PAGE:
This article from the New York Times about a totally unknown, all black proto-punk band called Death, circa 1974, has me salivating to hear this CD. Except for some hardcore music fanatics, Death were totally forgotten, even by the participants, really. Then one of their kids heard his father’s voice on a record at a party in San Francisco and this started a chain of events that saw the music of Death released on CD by Drag City Records:
The group’s music has been almost completely unheard since the band stopped performing more than three decades ago. But after all the years of silence, Death’s moment has finally arrived. It comes, however, nearly a decade too late for its founder and leader, David Hackney, who died of lung cancer in 2000. “David was convinced more than any of us that we were doing something totally revolutionary,” said Bobby Sr., 52.
Forgotten except by the most fervent punk rock record collectors — the band’s self-released 1976 single recently traded hands for the equivalent of $800 — Death would likely have remained lost in obscurity if not for the discovery last year of a 1974 demo tape in Bobby Sr.’s attic. Released last month by Drag City Records as ”,,, For the Whole World to See” Death’s newly unearthed recordings reveal a remarkable missing link between the high-energy hard rock of Detroit bands like the Stooges and MC5 from the late 1960s and early ’70s and the high-velocity assault of punk from its breakthrough years of 1976 and ’77. Death’s songs “Politicians in My Eyes,” “Keep On Knocking” and “Freakin Out” are scorching blasts of feral ur-punk, making the brothers unwitting artistic kin to their punk-pioneer contemporaries the Ramones, in New York; Rocket From the Tombs, in Cleveland; and the Saints, in Brisbane, Australia. They also preceded Bad Brains, the most celebrated African-American punk band, by almost five years.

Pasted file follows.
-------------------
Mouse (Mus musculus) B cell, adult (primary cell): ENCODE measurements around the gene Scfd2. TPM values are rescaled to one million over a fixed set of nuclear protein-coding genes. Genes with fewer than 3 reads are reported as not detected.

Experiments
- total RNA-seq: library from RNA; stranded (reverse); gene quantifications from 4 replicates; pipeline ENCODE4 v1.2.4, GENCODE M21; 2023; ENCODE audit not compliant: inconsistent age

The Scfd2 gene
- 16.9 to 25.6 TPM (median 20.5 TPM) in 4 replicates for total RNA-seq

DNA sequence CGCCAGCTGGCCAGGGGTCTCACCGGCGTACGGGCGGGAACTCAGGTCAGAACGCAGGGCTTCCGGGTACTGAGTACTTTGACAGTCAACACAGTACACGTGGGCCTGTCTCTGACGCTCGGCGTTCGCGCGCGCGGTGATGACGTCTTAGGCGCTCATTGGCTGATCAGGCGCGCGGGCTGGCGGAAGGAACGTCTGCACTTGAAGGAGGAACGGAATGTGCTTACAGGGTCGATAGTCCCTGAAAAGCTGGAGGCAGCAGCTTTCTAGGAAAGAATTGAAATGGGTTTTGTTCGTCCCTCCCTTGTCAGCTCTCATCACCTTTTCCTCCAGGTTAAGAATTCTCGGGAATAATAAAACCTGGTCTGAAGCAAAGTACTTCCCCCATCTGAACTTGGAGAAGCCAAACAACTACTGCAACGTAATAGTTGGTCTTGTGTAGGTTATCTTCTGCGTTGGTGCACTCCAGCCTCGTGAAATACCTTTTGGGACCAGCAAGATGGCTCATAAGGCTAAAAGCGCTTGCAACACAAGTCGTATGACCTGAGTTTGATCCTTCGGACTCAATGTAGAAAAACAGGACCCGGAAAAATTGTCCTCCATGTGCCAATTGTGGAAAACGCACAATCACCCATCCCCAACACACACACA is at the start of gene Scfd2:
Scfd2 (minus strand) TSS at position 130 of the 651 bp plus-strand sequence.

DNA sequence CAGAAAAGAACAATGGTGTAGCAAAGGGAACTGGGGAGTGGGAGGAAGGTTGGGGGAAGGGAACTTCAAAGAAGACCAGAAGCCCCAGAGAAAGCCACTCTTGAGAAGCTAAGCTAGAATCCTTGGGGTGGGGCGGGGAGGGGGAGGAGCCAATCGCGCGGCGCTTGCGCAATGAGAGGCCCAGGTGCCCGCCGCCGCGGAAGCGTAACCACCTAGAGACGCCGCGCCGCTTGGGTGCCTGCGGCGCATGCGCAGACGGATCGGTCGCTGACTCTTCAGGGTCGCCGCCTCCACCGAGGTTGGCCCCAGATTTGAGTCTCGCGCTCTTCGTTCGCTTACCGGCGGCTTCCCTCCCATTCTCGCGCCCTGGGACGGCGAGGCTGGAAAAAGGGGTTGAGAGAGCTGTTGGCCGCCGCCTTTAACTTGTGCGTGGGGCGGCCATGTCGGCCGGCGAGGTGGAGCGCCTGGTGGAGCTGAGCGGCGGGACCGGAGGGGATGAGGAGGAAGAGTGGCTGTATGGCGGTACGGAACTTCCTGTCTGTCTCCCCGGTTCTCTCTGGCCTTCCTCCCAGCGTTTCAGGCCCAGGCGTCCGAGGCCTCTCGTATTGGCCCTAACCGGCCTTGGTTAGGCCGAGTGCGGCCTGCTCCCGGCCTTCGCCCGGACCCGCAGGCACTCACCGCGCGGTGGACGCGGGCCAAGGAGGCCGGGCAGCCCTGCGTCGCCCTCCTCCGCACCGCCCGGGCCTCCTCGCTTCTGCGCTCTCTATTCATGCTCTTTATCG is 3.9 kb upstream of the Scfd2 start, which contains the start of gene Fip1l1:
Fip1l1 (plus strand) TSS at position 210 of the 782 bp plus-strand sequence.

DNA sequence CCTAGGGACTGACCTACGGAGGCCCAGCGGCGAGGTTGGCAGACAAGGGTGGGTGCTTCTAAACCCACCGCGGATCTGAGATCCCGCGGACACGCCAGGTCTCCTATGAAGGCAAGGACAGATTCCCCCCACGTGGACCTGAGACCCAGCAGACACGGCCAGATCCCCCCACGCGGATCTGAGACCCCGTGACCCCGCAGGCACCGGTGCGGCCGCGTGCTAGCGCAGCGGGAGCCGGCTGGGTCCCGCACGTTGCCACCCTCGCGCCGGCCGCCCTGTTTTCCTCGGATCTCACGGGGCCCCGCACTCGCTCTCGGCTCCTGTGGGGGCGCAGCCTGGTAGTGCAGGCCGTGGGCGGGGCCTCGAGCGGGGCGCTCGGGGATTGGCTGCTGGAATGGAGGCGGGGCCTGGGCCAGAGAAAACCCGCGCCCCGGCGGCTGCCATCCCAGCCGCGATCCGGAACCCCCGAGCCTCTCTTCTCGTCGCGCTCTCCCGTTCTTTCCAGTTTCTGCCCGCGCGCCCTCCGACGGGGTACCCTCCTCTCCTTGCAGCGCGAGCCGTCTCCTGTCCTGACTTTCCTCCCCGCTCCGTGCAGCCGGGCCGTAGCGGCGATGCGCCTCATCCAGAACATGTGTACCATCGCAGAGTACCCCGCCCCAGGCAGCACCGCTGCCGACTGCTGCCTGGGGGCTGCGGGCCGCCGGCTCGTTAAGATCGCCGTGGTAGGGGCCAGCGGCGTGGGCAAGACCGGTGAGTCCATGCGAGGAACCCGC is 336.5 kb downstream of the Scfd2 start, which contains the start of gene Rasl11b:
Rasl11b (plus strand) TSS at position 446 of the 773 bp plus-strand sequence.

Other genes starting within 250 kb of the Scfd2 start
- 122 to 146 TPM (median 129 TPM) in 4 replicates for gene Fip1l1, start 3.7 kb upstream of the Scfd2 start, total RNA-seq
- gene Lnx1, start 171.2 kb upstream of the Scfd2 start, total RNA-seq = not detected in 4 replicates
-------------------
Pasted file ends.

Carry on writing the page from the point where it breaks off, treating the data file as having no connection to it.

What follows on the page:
Jack White of the White Stripes, who was raised in Detroit, said in an e-mail message: “The first time the stereo played ‘Politicians in My Eyes,’ I couldn’t believe what I was hearing. When I was told the history of the band and what year they recorded this music, it just didn’t make sense. Ahead of punk, and ahead of their time.”
The teenage Hackney brothers started playing R&B in their parents’ garage in the early ’70s but switched to hard rock in 1973, after seeing an Alice Cooper show. Dannis played drums, Bobby played bass and sang, and David wrote the songs and contributed propulsive guitar work, derived from studying Pete Townshend’s power-chord wrist technique. Their musicianship tightened when their mother allowed them to replace their bedroom furniture with mikes and amps as long as they practiced for three hours every afternoon. “From 3 to 6,” said Dannis, 54, “we just blew up the neighborhood.”
This Band Was Punk Before Punk Was Punk (New York Times)